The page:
The University of Michigan had planned to have a drone deliver the game ball to a football game Saturday, but the Federal Aviation Administration banned the operation, The Detroit News reported. The FAA noted that federal regulations restrict access to airspace over football stadiums seating 30,000 or more fans. The university complied, and called off its plans.

 

September 22, 2014

Eastern Connecticut State University has announced that it no longer requires SAT or ACT scores for undergraduate admissions.

September 22, 2014

In today's Academic Minute, Jennie Brand, associate professor of sociology at the University of California at Los Angeles, takes a look at the effects of job loss on single mothers. Learn more about the Academic Minute here.

September 19, 2014

The Washington State Supreme Court has ruled that a long-time adjunct can pursue her case of age discrimination against Clark College, which passed her over for full-time positions in favor of younger candidates, the Associated Press reported. The court ruled that there was evidence both to back the adjunct's claims and those of the college, and that a jury should hear the case. Lower courts had backed the college and rejected the case.

 

September 19, 2014

College of DuPage's full-time faculty union has voted "no confidence" in college President Robert L. Breuder, 189 to 53. Glenn Hansen, president of the National Education Association-affiliated union and a DuPage photography instructor, said Breuder has contributed to an atmosphere of "distrust" on campus. He cited a recent controversy in which the president was revealed, via a leaked email, to have planned to ask the state of Illinois for $20 million in pre-appropriated funding for a building that already had been built using college money. Breuder planned to say the money would go toward another new, $50 million teaching and learning center, even though the estimated cost of construction was only $30 million. Breuder said he was being creative about how to obtain once-promised funds, and the college says that if it ever receives that $20 million, it will be used to "scale" the center plan. (Note: This sentence has been updated from an earlier version, to clarify that the college would use the funds for the center.) But critics said the president was being greedy at the expense of taxpayers.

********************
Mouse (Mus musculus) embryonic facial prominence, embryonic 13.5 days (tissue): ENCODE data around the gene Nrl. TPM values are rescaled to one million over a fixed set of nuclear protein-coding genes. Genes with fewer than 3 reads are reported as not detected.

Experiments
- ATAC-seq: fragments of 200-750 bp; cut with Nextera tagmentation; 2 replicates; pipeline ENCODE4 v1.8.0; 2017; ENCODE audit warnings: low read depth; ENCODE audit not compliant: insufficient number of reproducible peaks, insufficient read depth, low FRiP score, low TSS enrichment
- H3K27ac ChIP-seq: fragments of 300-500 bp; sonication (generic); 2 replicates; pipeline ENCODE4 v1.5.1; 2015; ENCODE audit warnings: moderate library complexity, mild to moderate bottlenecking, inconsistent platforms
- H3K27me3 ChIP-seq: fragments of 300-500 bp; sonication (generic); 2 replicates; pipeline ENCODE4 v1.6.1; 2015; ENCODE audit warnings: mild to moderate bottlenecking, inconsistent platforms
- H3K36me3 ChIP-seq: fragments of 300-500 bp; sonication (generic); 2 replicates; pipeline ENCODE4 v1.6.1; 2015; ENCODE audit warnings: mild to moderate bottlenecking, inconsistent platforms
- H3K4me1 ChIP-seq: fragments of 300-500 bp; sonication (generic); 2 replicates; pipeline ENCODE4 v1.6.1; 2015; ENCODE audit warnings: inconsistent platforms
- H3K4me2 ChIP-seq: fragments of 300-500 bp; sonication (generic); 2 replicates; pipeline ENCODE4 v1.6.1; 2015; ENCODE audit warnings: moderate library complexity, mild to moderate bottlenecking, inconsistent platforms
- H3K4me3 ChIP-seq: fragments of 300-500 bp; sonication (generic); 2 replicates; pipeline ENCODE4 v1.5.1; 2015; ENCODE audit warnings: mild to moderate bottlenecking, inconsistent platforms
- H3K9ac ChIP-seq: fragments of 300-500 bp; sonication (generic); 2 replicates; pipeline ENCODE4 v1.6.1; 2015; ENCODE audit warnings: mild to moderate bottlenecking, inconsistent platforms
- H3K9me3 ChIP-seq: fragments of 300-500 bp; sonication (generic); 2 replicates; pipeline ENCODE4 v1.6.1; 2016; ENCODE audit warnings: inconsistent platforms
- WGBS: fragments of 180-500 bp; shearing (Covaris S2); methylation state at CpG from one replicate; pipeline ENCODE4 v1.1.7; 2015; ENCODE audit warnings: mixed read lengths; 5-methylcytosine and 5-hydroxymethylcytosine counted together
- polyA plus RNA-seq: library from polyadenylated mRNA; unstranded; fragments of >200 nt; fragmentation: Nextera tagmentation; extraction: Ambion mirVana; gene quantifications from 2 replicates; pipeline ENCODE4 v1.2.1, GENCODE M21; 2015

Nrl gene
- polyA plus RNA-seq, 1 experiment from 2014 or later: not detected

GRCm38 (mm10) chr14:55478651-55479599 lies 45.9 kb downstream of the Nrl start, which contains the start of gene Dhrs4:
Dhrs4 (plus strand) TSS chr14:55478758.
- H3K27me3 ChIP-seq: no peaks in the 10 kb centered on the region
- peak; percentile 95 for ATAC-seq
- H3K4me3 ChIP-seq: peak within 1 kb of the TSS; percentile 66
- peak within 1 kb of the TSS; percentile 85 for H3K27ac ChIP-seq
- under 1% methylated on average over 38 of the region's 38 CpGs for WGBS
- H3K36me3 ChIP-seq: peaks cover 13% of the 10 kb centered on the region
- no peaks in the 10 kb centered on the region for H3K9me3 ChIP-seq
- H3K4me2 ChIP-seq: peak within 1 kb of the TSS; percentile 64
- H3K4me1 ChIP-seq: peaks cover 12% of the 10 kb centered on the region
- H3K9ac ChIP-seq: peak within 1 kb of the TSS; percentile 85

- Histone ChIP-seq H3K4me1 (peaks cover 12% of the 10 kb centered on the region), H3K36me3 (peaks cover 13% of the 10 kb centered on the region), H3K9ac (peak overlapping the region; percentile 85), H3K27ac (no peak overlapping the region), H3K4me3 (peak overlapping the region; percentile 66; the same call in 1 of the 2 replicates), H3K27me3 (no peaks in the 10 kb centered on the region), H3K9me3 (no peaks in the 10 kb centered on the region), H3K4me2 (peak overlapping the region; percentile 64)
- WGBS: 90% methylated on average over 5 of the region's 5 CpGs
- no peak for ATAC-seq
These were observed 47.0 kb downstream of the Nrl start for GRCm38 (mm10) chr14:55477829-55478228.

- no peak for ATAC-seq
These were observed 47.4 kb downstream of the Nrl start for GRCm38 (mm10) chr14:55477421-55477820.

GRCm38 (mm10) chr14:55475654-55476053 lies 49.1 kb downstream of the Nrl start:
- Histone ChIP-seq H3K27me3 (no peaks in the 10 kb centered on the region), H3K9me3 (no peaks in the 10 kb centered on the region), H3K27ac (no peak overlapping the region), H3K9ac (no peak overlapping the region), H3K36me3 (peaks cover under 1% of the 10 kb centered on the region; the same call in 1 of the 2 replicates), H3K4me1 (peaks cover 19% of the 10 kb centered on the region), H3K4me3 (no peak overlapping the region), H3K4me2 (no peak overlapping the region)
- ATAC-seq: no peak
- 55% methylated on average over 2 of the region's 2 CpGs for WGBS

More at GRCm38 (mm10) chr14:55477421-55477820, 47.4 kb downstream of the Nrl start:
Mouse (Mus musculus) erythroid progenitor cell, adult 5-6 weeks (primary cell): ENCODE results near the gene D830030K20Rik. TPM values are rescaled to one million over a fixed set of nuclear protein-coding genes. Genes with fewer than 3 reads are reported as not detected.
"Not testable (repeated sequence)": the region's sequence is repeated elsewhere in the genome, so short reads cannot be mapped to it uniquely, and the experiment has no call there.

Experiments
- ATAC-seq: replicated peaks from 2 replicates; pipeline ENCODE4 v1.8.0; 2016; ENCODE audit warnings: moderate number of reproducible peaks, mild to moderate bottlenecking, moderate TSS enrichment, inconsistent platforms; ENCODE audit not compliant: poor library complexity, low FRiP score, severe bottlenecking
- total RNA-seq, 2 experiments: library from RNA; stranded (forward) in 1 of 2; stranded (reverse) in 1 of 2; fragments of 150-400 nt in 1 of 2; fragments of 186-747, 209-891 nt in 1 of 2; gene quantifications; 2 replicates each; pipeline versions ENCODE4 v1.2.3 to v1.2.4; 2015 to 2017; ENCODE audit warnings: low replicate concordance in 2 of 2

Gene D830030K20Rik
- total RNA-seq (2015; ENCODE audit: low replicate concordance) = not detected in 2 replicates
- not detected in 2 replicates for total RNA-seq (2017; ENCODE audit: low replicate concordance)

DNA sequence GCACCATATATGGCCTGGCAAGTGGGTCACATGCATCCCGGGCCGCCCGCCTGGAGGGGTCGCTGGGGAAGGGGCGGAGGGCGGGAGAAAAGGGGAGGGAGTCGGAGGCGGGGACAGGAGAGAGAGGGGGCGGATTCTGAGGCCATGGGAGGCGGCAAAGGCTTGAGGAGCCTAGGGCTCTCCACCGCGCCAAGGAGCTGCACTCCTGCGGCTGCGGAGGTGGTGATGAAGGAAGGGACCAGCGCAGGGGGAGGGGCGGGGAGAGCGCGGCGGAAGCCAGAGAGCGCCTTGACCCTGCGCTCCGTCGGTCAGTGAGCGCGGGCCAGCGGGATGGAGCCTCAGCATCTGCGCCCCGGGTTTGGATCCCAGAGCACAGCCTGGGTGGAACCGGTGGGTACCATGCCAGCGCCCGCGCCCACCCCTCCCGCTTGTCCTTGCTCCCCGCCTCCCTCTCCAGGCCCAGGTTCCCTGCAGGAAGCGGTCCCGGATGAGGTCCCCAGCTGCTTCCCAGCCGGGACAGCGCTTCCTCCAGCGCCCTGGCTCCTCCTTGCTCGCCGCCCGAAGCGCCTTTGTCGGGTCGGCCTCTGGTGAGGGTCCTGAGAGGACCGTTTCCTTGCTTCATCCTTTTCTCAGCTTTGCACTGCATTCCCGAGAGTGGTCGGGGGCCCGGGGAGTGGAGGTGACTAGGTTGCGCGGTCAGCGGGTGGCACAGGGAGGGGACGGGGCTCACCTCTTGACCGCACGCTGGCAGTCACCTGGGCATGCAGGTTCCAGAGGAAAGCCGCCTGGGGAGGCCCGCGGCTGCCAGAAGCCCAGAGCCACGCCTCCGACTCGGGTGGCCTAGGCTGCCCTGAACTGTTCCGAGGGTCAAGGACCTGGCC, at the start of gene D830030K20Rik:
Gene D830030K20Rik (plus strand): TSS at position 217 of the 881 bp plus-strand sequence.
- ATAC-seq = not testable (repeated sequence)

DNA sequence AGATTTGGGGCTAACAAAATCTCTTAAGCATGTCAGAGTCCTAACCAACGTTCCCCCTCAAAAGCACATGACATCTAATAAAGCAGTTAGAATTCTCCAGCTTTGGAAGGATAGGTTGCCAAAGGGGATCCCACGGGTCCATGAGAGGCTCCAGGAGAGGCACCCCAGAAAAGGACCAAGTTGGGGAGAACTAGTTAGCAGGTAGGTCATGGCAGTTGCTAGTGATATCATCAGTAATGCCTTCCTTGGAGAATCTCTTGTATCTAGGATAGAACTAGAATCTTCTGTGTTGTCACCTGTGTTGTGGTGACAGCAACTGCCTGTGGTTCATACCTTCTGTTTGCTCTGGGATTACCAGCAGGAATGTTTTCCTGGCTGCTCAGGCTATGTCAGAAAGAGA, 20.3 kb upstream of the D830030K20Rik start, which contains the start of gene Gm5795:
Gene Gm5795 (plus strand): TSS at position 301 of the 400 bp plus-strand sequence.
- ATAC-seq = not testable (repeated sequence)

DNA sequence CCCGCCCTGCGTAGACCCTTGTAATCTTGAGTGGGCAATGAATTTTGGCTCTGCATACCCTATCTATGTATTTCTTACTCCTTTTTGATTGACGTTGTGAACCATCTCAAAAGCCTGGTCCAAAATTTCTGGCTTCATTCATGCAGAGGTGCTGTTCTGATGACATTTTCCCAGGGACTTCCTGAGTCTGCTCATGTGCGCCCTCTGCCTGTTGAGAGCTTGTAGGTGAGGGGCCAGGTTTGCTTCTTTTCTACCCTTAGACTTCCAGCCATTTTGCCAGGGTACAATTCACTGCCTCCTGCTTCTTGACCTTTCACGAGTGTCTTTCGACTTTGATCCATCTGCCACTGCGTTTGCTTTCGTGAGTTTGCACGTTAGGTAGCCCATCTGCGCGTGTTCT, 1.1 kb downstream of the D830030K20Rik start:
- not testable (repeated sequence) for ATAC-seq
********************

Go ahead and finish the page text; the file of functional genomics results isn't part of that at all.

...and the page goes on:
Joseph Moore, college spokesman, in an email attributed faculty tensions to union contract negotiations going back to 2011, and said that the recent vote was limited to full-time faculty only (the college says it has more than four times as many adjuncts as full-time faculty members, 1303 compared to 305, respectively). He continued: "Overall, the campus climate, as measured in 2014 by a nationally normed employee satisfaction survey administered by an outside agency, is excellent, with scores for 'healthy campus climate' now tying our all-time recorded high.”